Along with an item in today’s New York Times by Murray Chass pointing out the possible conflicts of interests facing former Sen. George Mitchell in his investigation of the Sultan of Surly (ie. he’s on the Red Sox board of directors and is a major Walt Disney Co. sharehoder), Richard Sandomir sheds light on unease at ESPN over the network’s mooted Barry Bonds reality show.

The emotional, sometimes angry debate within ESPN centers in part on whether it has put itself in an untenable journalistic position by aggressively reporting on Bonds’s pursuit of Hank Aaron’s career home run record while simultaneously carrying, at least through midseason, a series that provides Bonds editorial control of its content.

Other serious concerns are whether ESPN is paying for access to Bonds, who is difficult to cover, and giving him hours of time to rehabilitate his image.

“This has conflicts that need to be resolved,” said Jeff Brantley, an ESPN analyst who played with Bonds on the Giants in 1993. “Take this one: Pedro Gomez is covering Bonds on a daily basis, and if he asks tough questions, will Barry be allowed to go back at Pedro on his show?”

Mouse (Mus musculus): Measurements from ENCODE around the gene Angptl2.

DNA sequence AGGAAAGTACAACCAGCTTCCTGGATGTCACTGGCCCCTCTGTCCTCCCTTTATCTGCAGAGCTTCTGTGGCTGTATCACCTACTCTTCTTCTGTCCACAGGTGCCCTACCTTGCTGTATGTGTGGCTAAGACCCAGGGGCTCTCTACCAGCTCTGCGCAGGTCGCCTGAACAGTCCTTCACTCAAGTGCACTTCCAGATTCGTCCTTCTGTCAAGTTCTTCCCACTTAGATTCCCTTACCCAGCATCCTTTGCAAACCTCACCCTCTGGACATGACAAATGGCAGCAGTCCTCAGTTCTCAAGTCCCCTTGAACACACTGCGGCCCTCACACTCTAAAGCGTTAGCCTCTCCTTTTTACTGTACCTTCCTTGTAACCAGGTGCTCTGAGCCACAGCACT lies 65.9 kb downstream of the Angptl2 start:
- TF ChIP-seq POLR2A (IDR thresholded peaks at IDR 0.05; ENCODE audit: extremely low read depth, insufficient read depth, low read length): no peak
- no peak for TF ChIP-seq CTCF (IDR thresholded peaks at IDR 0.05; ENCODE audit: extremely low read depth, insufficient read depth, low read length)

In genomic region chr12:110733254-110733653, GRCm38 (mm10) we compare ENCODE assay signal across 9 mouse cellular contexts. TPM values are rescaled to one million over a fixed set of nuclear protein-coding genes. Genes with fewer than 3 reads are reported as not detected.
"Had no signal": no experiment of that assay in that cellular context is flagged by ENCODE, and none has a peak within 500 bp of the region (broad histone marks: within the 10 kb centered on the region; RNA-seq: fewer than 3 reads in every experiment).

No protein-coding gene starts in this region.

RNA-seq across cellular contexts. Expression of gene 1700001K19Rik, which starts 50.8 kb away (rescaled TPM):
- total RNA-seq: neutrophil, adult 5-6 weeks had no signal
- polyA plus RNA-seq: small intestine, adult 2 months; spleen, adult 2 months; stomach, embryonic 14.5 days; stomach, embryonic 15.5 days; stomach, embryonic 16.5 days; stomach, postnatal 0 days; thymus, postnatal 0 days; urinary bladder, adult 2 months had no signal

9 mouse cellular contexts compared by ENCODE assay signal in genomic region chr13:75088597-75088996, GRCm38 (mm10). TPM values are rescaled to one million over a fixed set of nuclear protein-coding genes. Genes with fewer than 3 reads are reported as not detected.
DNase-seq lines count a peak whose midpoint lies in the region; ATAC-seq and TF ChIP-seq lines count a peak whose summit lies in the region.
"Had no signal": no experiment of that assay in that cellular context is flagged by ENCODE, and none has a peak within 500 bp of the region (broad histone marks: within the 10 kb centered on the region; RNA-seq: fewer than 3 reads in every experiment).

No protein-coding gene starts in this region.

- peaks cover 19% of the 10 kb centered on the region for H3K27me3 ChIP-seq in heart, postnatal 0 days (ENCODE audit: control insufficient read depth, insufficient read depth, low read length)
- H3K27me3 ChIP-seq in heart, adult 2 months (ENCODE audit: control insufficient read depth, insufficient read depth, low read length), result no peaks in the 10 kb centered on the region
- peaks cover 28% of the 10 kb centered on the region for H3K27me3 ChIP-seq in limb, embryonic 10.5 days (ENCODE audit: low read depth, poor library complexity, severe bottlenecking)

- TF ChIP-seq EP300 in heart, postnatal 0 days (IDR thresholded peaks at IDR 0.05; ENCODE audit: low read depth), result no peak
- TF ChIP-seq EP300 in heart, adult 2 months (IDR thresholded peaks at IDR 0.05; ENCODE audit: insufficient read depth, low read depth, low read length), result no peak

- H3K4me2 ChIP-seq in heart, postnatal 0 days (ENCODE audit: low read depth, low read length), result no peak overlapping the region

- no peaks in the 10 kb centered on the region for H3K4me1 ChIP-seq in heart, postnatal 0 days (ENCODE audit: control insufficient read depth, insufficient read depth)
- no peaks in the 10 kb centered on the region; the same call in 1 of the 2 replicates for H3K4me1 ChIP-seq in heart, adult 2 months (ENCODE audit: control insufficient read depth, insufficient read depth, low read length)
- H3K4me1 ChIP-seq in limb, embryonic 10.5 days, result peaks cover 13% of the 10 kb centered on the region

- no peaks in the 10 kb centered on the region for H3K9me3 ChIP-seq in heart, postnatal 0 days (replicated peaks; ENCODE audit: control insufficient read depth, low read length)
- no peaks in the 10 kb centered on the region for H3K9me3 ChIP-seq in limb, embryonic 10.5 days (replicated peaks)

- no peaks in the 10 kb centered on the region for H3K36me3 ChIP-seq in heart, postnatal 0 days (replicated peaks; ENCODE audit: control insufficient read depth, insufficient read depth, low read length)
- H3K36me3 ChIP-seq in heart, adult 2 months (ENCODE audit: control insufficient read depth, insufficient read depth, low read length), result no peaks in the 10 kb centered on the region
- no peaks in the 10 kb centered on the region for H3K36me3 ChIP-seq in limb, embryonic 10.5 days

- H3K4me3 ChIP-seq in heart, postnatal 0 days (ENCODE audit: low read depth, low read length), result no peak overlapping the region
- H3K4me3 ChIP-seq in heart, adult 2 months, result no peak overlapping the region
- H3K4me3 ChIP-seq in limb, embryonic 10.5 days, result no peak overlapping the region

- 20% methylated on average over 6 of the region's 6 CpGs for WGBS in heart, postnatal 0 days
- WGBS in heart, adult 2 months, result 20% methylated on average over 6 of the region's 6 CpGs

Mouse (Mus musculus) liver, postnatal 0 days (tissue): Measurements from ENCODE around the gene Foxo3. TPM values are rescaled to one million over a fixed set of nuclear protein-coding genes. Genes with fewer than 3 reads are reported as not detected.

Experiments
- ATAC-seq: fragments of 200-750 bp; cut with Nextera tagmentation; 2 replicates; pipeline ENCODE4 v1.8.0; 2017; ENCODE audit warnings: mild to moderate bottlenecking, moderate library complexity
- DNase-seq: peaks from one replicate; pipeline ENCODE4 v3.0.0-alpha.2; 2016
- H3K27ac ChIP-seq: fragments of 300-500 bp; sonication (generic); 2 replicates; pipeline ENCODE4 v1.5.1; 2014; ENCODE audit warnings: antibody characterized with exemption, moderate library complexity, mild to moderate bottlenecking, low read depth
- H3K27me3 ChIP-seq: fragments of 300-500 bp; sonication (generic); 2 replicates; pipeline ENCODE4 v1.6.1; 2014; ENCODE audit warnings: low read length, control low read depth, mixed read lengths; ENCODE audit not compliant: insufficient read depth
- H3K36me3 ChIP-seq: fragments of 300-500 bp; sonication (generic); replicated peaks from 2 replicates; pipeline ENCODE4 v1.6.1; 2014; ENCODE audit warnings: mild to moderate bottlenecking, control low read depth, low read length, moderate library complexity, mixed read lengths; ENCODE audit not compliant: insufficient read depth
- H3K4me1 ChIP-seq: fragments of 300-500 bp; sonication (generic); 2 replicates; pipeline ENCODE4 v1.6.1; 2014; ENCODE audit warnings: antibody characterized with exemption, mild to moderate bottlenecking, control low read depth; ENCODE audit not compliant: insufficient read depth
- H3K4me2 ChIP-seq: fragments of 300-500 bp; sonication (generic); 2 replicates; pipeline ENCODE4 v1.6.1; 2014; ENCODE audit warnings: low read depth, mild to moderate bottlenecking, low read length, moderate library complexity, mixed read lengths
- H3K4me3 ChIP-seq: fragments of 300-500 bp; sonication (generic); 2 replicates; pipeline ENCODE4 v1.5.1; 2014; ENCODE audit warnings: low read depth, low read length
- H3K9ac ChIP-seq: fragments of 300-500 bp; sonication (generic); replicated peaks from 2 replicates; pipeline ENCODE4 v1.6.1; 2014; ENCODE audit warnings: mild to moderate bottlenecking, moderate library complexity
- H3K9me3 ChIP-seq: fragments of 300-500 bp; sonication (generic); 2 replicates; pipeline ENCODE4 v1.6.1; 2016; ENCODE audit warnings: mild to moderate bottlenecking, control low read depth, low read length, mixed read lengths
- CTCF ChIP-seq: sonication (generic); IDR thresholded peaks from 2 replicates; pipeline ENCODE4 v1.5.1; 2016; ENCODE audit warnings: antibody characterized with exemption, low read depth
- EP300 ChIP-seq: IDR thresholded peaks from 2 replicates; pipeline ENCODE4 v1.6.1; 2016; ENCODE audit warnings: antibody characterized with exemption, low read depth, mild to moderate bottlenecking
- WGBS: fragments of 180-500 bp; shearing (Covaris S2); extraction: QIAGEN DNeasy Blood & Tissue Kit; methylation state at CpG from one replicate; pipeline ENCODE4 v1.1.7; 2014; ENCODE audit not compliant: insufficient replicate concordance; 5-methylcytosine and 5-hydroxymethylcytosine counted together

Vince Doria, ESPN’s news director, who admitted to having early reservations about carrying the series, said yesterday that Bonds would be “ill-served” if he uses the series to “belittle some of our people.”

Gomez, who was among those who objected most pointedly during the meeting, declined to discuss what he said. Others who cover baseball for ESPN were also said to be among the harshest critics of the series.

Doria said the reactions among the ESPN reporters, analysts, anchors and production workers included those who “felt it was a deal that we shouldn’t have made, some felt it was fine, some felt in between.”

Brantley said he was satisfied with the responses of ESPN management, but is still concerned how the series will look and if it will make the network seem, as he put it, “stupid.” He wondered if the series would stay on the air if it was substandard.

An interesting question. How long has “Cold Pizza” been on, anyway?